John Obi Mikel protests that he wants to stay with ‘his family’ at Chelsea. More likely he wants to stay with his bank account too. He has always been a limited player. For all his endeavours, he cannot dribble his way past a window shop dummy and instead specialises in ten yard passes. Why didn’t Arsenal come looking for him, instead of Cech? They didn’t because they have more sense, unlike the brainless brains trust at CFC. Nathaniel Chalobah could easily have fulfilled Mikel’s role and been less of a strain on the wage bill.

Cesc Fabregas won’t be at Chelsea next year. He has been a six-month wonder who played his best football for our nasty neighbours. I don’t resent him like many Chelsea supporters do, but he is not delivering as we thought he would.

Nemanja Matic is blowing hot and cold. I had some sympathy with Jose substituting him at home to Southampton. We had gone three-one down and for all Matic’s industry he was not really the kind of midfielder equipped to pull that match out of the fire. He needs to pull his socks up and rediscover his form, or he too could be walking the plank in the near future.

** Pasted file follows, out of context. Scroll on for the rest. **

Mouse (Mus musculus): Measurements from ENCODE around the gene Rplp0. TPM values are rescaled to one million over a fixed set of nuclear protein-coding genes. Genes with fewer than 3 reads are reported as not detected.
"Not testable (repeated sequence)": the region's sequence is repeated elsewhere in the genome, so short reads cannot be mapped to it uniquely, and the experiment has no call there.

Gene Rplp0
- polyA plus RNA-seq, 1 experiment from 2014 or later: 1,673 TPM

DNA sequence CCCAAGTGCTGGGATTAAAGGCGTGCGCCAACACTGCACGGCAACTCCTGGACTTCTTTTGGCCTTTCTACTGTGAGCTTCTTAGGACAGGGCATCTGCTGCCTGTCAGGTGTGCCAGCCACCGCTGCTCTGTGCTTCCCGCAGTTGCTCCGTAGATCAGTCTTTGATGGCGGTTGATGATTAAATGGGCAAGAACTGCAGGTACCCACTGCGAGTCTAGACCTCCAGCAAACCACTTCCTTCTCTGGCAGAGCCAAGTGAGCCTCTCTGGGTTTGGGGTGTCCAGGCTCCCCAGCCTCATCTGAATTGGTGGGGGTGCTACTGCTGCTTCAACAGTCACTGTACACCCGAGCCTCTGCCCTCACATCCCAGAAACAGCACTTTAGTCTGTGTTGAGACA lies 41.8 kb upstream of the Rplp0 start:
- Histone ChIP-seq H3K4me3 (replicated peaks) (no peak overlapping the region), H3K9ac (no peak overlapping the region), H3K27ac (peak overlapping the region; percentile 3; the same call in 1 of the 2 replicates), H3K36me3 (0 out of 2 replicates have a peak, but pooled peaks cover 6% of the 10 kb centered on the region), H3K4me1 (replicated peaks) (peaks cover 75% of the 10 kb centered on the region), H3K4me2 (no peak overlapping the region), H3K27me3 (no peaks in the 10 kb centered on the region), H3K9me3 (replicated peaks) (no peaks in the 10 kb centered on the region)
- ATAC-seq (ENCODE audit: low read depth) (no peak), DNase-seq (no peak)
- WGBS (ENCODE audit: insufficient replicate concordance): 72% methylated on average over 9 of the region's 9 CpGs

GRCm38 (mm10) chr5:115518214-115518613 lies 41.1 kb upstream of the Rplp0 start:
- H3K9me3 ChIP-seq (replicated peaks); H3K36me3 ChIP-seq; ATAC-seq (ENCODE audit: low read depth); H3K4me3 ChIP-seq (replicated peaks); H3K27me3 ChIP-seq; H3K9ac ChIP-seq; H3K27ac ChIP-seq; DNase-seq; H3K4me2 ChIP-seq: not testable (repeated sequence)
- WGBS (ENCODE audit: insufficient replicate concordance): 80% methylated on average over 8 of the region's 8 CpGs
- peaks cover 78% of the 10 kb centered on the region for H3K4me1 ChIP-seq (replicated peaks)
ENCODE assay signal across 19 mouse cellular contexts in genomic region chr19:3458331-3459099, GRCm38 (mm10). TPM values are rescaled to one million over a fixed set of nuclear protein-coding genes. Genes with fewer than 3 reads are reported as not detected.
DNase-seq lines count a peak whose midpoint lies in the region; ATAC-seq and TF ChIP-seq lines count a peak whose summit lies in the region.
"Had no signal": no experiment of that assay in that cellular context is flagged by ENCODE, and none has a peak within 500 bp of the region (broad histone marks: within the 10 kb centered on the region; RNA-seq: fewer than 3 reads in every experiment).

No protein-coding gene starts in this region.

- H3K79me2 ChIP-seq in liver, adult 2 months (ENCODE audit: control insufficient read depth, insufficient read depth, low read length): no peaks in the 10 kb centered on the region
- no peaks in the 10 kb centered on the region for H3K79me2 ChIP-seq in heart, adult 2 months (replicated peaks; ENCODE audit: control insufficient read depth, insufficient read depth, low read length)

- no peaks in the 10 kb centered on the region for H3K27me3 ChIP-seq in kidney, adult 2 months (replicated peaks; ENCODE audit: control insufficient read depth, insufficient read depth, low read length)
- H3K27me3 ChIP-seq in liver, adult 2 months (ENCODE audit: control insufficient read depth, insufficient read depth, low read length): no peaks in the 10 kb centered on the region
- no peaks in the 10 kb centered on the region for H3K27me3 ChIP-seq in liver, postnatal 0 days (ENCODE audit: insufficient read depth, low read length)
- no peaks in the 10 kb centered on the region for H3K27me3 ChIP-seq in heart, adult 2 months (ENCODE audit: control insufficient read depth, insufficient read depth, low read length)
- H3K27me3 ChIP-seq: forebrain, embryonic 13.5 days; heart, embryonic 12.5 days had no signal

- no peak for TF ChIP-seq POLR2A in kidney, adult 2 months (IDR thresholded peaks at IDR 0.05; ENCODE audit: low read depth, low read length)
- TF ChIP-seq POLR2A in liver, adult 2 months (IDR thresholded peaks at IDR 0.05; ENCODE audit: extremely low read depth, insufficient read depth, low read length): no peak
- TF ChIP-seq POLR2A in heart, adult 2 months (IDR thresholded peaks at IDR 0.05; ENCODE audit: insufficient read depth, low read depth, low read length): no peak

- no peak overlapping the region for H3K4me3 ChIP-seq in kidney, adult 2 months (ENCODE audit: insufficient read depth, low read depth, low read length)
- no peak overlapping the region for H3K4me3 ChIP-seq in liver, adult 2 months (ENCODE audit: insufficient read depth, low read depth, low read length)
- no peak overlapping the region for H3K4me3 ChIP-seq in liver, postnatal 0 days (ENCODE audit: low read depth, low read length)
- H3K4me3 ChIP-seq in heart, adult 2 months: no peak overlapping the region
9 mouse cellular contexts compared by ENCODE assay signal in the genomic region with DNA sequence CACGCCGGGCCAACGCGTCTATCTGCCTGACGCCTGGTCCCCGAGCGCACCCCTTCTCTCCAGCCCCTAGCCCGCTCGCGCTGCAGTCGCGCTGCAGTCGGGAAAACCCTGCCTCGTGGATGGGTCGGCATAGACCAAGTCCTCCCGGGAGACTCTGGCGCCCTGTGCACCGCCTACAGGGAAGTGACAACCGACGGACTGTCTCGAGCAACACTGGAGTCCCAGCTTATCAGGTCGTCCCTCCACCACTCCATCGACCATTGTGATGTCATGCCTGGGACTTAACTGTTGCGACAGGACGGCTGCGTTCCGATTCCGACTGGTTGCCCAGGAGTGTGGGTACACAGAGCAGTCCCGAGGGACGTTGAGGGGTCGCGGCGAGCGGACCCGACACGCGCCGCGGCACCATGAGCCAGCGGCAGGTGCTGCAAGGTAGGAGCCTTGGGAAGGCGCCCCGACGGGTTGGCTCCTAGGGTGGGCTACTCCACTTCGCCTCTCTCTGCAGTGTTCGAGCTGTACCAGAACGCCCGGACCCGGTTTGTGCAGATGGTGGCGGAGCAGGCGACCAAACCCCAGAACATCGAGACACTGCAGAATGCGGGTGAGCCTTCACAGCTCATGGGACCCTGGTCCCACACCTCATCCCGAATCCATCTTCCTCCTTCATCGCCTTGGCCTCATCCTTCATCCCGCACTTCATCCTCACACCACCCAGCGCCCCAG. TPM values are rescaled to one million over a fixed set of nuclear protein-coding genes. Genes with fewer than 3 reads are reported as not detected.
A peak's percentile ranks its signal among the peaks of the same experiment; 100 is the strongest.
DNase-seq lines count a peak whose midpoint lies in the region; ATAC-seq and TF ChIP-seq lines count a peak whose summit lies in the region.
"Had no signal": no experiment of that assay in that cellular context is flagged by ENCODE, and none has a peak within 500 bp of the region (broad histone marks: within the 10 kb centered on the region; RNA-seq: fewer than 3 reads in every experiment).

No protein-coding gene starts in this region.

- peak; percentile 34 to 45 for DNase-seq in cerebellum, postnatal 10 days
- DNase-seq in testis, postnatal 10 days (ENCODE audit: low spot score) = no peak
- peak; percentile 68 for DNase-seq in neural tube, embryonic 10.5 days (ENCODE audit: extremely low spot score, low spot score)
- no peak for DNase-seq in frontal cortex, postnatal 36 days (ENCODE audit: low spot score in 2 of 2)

Ramires tries hard but he is no midfield general. His passing is all over the place, occasionally finding a team mate, and his tackling is equally wayward. He makes for a good impact substitute or a winger. He has pace to burn and he was a marvel when we won 4-1 at home to Naples on that famous evening when he delivered cannonballs for Drogba to head at goal.

C_Palace_2015_1Willian is astonishingly Chelsea’s leading scorer as we enter November with four goals. Bookmakers would have offered you any odds that you asked for on that being the case. He is a demon free kick taker and can be commended for the fact that he rarely loses the ball. However, he is not a classic winger who bombs past a full back and crosses a ball. Instead he tends to come inside and link with colleagues. This renders him predictable. He would be far suited playing as a midfield general who can distribute the ball very well and cover the centre of the park with his obvious pace and strong physique.

I have been stubbornly sticking up for Eden Hazard for weeks, but my favourite player has vanished in recent times, to be replaced by a lookalike who can’t even score a penalty or buy a goal. If Hazard is bound for Real Madrid, as the press suggest, we must swap him for Gareth Bale, and nothing less.